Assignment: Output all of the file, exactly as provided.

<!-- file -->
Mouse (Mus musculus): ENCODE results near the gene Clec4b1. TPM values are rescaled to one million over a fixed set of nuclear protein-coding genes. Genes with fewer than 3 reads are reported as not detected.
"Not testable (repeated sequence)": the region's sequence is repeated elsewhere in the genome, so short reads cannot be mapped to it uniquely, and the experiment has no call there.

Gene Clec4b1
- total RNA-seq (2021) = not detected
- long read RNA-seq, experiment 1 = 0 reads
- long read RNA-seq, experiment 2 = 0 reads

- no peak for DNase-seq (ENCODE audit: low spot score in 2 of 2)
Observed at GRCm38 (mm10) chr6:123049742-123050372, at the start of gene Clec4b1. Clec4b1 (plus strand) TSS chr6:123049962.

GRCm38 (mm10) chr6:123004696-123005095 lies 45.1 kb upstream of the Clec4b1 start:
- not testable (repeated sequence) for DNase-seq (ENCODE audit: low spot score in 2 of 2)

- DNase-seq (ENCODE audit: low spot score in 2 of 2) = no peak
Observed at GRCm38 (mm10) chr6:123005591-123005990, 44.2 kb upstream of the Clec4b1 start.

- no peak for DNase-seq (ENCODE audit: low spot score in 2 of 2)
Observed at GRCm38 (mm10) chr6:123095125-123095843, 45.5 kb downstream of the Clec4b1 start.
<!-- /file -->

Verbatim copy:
Mouse (Mus musculus): ENCODE results near the gene Clec4b1. TPM values are rescaled to one million over a fixed set of nuclear protein-coding genes. Genes with fewer than 3 reads are reported as not detected.
"Not testable (repeated sequence)": the region's sequence is repeated elsewhere in the genome, so short reads cannot be mapped to it uniquely, and the experiment has no call there.

Gene Clec4b1
- total RNA-seq (2021) = not detected
- long read RNA-seq, experiment 1 = 0 reads
- long read RNA-seq, experiment 2 = 0 reads

- no peak for DNase-seq (ENCODE audit: low spot score in 2 of 2)
Observed at GRCm38 (mm10) chr6:123049742-123050372, at the start of gene Clec4b1. Clec4b1 (plus strand) TSS chr6:123049962.

GRCm38 (mm10) chr6:123004696-123005095 lies 45.1 kb upstream of the Clec4b1 start:
- not testable (repeated sequence) for DNase-seq (ENCODE audit: low spot score in 2 of 2)

- DNase-seq (ENCODE audit: low spot score in 2 of 2) = no peak
Observed at GRCm38 (mm10) chr6:123005591-123005990, 44.2 kb upstream of the Clec4b1 start.

- no peak for DNase-seq (ENCODE audit: low spot score in 2 of 2)
Observed at GRCm38 (mm10) chr6:123095125-123095843, 45.5 kb downstream of the Clec4b1 start.